A friend returned from a mission trip to Central America with a renewed sense of excitement about doing God's work. "I went down there to help other people," she said, "but I didn't expect that they would help me. I thought I had something to give, but what I got back was so much more."
Anyone who has welcomed back a person from a mission trip has heard this common sentiment. The person goes with the intent to give and is surprised to experience a sense of receiving even more. I can almost hear the gentle scolding in Jesus' voice: "Did I not tell you, ‘Give, and it will be given to you. A good measure, pressed down, shaken together, running over, will be put into your lap; for the measure you give will be the measure you get back.' (Luke 6:38) Why then are you surprised that this is true?"
Why, indeed. Sometimes in our journey of discipleship we are embarrassed to discover the truth of the scriptures long after we professed to believe them. For me, one of those revelations is the truth that the Body of Christ builds itself from the inside.
I have been on a mission trip, though my mission field is closer to home. All who pick up the cross to follow Jesus are ministers on a mission in some way. In recent years, I have been deployed to the fair city of Oxford. Here I can testify to receiving a generous measure of goodness, shaken down and overflowing into my lap. Every member of my family has been challenged by hardship in some way and has benefitted from the friendships we have found here. The beauty of church work is that the Holy Spirit enables us to build up one another, so that we mutually benefit in service, worship, and giving. If this is not the case, something is wrong, and we should re-evaluate what is happening.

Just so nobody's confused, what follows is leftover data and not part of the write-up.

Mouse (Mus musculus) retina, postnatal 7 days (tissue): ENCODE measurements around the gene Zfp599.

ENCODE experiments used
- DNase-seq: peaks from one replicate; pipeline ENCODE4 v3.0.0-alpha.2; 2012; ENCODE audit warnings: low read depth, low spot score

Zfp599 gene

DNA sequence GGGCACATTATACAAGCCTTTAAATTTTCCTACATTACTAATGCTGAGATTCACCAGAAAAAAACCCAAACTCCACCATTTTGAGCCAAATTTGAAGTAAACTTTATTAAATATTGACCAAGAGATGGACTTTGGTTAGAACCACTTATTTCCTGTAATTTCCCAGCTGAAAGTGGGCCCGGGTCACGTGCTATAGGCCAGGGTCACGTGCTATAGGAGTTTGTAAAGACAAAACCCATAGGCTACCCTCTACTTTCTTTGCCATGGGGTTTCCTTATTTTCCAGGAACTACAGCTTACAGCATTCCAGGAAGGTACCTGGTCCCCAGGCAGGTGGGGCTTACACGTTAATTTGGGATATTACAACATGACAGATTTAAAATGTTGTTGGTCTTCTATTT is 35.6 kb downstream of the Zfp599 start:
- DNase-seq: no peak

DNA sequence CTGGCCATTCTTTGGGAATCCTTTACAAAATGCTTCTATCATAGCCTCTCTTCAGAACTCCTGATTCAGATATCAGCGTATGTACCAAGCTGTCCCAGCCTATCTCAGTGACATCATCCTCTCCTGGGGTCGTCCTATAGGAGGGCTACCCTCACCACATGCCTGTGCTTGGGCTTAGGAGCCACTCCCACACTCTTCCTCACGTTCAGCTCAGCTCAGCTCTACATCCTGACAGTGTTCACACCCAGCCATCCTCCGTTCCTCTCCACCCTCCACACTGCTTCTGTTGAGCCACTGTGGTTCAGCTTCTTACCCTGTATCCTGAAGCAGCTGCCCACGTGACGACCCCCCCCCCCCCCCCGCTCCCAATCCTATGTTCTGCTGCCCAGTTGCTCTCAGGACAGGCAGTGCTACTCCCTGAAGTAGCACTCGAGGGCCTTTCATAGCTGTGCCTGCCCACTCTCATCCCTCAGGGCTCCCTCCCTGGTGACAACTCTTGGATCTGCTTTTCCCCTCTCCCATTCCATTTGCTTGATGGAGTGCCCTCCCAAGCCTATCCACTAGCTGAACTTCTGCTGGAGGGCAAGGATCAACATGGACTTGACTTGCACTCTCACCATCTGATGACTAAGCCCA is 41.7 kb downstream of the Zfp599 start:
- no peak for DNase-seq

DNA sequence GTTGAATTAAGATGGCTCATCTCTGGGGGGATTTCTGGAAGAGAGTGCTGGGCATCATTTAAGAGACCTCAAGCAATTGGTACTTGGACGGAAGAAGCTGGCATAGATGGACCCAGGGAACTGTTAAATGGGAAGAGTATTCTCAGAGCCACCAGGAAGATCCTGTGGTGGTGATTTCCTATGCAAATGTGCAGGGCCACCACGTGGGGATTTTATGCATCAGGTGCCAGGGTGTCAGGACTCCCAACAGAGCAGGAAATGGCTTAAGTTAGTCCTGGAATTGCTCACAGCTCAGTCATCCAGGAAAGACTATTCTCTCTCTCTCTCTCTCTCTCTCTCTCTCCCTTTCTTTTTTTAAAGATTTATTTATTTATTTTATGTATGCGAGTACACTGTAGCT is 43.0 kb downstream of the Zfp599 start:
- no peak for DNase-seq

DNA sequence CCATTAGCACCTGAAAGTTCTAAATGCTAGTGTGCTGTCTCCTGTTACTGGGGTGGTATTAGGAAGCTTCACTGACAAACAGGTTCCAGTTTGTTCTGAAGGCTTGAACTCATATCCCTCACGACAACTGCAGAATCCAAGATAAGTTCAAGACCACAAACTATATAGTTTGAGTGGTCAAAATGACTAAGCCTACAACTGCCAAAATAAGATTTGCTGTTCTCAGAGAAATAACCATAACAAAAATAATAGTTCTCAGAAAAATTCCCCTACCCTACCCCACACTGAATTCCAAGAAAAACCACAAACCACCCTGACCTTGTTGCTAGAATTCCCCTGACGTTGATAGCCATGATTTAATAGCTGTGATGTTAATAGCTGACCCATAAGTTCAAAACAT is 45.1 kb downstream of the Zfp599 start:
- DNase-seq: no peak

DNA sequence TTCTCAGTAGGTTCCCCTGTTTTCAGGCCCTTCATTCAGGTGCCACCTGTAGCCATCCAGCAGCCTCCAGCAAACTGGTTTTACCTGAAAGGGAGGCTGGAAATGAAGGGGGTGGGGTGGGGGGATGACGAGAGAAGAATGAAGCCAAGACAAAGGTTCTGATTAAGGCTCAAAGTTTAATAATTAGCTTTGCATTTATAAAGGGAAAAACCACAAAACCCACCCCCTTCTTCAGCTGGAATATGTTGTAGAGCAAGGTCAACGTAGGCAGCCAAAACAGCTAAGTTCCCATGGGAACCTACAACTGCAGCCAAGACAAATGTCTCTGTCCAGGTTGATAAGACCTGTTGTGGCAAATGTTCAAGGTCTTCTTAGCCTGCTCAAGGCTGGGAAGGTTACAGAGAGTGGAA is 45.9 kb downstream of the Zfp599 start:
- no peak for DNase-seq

The apostle Paul had this same experience in his ministry. In his letter to the Romans, the salutation includes thanks to God for his fellow workers in Rome, and the assurance that "without ceasing I remember you always in my prayers." He expressed an aching to see them, not only for their sake, but for his. "For I am longing to see you so that I may share with you some spiritual gift to strengthen you - or rather so that we may be mutually encouraged by each other's faith, both yours and mine" (Romans 1:11-12). Mutually encouraged, both yours and mine, did you get that?
When we join the church, we pledge to support it with our prayers, our presence, our gifts, our service, and our witness. Encouragement is not listed there, but is implicit in each of these things. We encourage one another by our prayers, our presence. Encouragement is something we give without giving away; that is, we give, but never run out, and only seem to receive a portion back, pressed down and overflowing.
The next time you are in Sunday morning worship, look around. Consider how many people there have helped you along the way. You would be surprised how many people come with private injuries and anxieties that need your encouragement. You would be surprised how many people have already found encouragement in something you said or did, or even something that happened to you, that affected them deeply. Your pastor already knows this, because another church member has already told him or her confidentially.
The gift of encouragement is something you can offer that will never be wasted or misused. It does not even cost you anything, and will actually benefit you in some way, as experience teaches us.
Thanks be to God, who gives us the wonderful work of the Body of Christ.
Brian Dale is pastor of Allen Memorial Methodist Church in Oxford.